Ever since the emergence of the Wii, there has been a continual movement away from, and criticism of, the ‘traditional’ methods of game input/control. The tail end of 2006 was the point where console designers decided that the control pad were redundant and defunct. This was amplified by the desire to capture the casual/mass market that, many think are intimidated by the spectre of the control pad:
“It has everything to do with breaking down barriers and getting to the mass market, where controllers are barriers and they’re intimidating. It’s awkward for some people to learn to use a controller.” Shane Kim – Microsoft
This was writ large across the stage at the Microsoft E3 2009 press briefing with the announcement of Project Natal. Speculation has suggested it will be called ‘Xbox Fluid‘ at launch and it is predicted to be released into the wild in Autumn 2010. A day later Sony showcased their take on motion control, that felt crude by comparison and all but had been revealed in their patent application. Sony, like Nintendo before them is reliant on a controller, albeit covered by rendered graphics in Sony’s demonstration. So whilst E3 2009 doesn’t bring a new home console platform to play on (PSP GO excepted), it seems to be focused upon ‘new ways to play’. That of course presumes that the previous iterations were failing us in some way …
Natal breaks down the line, but immersion can be achieved through a pad. The inherent problem is built around muscle memory and the belief that a ‘casual’ gamer needs immediate immersion, and without that they will walk away. I believe this may be a misconception and that the content of most games is the barrier not the input method. Natal like the Wii remote takes the fear out of the control method, thereby lowering these psychological barriers for entry. Paradoxically it could also alienate those familiar with the controllers we have now. I am quite sure that I could perfectly visualise the 360 controller in my mind. Indeed, thinking about it now I have a memory of its dimensions and its weight. The 360 controller is unique and I would argue is as close to perfect as any controller I have used. Case in point occurred when I used my PS3 for the first time, my exposure to the DualShock had been extremely limited, and at first I was wrestling with the dimensions and the button placement, even now it is by no means second nature. So, it would appear even for a core gamer that Shane Kim has a point. It seems that familiarity does not always breed contempt.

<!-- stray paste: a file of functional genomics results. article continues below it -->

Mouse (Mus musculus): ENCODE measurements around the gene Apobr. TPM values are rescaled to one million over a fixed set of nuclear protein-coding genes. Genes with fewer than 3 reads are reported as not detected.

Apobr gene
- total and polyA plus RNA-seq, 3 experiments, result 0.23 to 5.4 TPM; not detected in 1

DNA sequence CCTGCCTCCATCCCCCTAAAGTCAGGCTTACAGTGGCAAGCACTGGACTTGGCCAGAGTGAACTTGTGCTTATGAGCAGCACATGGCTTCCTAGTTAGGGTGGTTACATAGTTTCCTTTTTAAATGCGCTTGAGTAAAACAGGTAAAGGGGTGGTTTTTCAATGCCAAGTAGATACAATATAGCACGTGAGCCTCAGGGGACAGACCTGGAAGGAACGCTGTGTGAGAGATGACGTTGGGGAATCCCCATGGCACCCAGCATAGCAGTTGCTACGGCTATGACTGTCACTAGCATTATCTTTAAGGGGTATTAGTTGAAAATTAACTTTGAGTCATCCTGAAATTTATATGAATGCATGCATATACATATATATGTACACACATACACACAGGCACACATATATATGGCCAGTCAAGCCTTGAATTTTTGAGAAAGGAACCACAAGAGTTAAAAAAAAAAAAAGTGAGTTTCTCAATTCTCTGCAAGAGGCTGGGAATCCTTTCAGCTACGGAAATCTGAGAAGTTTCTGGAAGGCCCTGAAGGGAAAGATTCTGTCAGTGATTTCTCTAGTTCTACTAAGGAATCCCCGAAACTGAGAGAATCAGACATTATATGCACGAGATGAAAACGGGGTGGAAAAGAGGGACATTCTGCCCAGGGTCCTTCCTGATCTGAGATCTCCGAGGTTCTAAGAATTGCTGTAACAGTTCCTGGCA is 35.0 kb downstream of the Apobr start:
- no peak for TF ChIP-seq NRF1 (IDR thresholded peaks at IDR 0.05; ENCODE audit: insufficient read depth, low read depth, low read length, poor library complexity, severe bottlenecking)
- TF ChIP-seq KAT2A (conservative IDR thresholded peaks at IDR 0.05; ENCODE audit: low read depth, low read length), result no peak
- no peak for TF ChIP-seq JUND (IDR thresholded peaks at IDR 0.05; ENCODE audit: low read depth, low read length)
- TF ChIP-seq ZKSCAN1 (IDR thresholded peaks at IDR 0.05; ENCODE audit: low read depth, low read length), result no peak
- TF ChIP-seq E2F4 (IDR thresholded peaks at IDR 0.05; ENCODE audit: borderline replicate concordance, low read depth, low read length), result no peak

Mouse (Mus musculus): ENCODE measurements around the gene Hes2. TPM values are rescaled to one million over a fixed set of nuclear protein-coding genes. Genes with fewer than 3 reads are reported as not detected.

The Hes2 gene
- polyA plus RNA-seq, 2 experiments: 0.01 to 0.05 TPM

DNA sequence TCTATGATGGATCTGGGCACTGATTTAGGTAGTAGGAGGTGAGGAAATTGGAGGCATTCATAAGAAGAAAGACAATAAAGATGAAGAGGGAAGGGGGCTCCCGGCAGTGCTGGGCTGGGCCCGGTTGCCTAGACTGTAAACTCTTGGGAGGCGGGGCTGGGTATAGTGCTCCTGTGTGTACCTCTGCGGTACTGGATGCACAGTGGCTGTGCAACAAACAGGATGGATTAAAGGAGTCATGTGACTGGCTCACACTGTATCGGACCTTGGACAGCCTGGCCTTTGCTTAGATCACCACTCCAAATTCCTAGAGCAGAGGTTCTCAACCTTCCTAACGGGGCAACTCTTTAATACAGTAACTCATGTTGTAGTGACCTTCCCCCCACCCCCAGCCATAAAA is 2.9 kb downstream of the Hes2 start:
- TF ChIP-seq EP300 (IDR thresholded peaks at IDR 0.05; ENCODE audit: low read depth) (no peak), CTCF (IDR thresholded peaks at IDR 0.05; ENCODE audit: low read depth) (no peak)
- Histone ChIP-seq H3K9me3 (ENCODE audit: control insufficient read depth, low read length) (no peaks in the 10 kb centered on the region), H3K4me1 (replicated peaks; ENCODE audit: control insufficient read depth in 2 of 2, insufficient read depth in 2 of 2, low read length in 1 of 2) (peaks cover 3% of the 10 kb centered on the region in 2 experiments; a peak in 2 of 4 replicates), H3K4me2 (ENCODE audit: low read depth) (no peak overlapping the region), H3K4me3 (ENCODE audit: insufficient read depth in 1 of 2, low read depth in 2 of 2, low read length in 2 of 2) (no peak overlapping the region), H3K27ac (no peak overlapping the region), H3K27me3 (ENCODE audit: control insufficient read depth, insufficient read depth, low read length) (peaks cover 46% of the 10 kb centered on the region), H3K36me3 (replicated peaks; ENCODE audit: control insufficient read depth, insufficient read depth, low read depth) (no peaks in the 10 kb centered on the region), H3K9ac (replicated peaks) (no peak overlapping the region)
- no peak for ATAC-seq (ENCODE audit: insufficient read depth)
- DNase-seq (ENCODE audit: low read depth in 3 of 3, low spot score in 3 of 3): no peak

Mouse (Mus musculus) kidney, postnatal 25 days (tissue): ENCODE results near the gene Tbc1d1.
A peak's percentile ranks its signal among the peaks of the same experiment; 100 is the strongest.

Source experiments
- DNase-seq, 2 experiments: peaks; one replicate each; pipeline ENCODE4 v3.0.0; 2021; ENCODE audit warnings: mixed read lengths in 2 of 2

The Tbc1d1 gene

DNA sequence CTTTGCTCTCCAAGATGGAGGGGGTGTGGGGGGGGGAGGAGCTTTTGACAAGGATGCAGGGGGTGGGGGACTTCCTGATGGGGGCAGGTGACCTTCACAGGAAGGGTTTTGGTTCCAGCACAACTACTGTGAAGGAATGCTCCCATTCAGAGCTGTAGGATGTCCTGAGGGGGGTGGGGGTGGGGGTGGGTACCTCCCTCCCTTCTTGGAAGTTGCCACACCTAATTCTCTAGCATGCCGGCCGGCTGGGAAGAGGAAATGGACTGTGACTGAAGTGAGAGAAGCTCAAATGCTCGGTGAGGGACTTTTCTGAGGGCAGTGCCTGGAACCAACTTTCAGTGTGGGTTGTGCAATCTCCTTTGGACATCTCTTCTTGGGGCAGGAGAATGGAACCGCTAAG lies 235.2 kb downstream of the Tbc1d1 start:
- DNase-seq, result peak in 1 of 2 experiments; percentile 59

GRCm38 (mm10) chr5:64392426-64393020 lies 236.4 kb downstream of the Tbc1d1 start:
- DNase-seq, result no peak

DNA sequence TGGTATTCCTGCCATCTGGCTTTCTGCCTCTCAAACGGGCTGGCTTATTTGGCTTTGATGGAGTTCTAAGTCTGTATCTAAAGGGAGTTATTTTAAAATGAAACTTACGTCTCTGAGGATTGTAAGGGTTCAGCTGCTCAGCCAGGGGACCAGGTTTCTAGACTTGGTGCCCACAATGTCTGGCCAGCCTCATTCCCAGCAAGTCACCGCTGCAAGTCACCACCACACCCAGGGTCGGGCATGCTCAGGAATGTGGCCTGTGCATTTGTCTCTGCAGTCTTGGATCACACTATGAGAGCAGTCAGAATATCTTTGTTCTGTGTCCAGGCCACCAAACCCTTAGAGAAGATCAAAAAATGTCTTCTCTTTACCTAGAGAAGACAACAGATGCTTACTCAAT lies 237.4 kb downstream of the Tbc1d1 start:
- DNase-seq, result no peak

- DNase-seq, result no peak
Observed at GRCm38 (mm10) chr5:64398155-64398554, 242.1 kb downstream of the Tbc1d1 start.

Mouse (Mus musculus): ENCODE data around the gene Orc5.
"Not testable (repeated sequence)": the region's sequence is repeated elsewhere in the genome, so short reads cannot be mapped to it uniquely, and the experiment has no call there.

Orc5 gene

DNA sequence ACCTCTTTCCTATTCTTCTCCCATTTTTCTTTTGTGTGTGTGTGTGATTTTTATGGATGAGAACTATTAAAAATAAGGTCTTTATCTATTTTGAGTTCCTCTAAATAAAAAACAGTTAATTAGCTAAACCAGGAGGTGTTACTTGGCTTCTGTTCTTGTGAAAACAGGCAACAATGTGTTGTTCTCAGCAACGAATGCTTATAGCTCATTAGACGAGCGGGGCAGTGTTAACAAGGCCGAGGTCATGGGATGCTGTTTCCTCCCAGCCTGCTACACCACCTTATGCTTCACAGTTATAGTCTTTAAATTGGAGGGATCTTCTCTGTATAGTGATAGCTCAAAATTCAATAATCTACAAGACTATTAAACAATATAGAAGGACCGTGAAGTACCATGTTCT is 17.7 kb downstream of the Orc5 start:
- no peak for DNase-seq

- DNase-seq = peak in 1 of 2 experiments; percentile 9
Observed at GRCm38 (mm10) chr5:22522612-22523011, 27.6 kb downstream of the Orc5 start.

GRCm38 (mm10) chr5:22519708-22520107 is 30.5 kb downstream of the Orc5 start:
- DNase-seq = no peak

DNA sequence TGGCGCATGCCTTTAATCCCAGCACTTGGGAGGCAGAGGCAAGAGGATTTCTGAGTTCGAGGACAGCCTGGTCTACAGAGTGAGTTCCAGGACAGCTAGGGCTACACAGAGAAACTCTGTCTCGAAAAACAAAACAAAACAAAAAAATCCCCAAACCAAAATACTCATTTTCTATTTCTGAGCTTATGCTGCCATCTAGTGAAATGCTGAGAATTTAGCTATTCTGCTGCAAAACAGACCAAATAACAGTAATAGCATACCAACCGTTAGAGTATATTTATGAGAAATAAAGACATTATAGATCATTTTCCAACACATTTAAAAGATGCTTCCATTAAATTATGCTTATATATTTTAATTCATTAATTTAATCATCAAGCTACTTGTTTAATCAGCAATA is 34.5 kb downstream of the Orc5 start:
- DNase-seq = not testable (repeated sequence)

Watching the Natal demo reminded me of being in a drama class as a child and being asked to ‘be a tree’. Dismay and confusion broke out with the ubiquitous snickering and lack of attention. The basic point was that when the parameters of interaction were removed, the default setting was confusion. Natal was presented as being entirely intuitive, but games and their architecture are bound by rules and convention. One of the demos being shown behind closed doors at E3 is Burnout, and Natal is being used as the control mechanism, but the brake and accelerator are configured in a different way to those in an ‘actual’ car, so the method is not wholly intuitive (for now) and requires adaption. Such acceptance of game world norms would be a small step for gamers to take but belies the premise of purely intuitive interaction.
Natal’s greatest challenges are therefore:
- Can it create an experience so immersive that even the self-conscious act of interaction is forgotten?
- Does Natal rely too heavily upon the users imagination, as it requires a leap of faith to ‘mime’ the action being depicted on-screen? A controller gives the audience a prop. The staggering and continuing success of Guitar Hero et al is testament to the power of plastic.
- What does Natal actually mean for game design and the future of games as whole?
Peter Molyneux explained Natal with passion and enthusiasm. Even the most disinterested in games have connected with his brief eulogy to the merits of its potential. Molyneux, like Spielberg, is a modern day Gepetto who seems preoccupied with creating a digital being that is sentient, moral and autonomous. Milo is not this creation, but gives us a tantalising glimpse of what Natal could hold for the future. Natal’s current status as vaporware overshadows all other discussion about motion control methods, and ensures that the Xbox as a platform remains vibrant and relevant.
The name is, of course, not accidental. If we turn to the dictionary for a moment:
na⋅tal – adjective
1. of or pertaining to a person’s birth: celebrating one’s natal day.
2. presiding over or affecting a person at birth: natal influences.
3. (of places) native: nostalgia for one’s natal town.
Is Natal a flag in the sand for the generation that will follow the 360? Does this represent the future evolution of the Xbox? If Natal is due to arrive in Q4 2010, that would foreshadow the anticipated ‘When Gen’ that is predicted to follow in 2015 (this is the lifecycle as predicted my Microsoft). Natal seems more at home as a control system for an entirely new experience and it’s success on the 360 is entirely dependent on software. Lionhead and countless others are more than capable of delivering rich and powerful experiences using Natal but the question of whether Natal will make you cry is entirely erroneous. Games still need to make you smile, care and hope in the first instance. The time when they evoke real human emotion and not digital empathy is still some time away, irrespective of the complexity or apparent simplicity of the interface.
- Why Microsoft Kinect Needs Peter Molyneux (gamerant.com)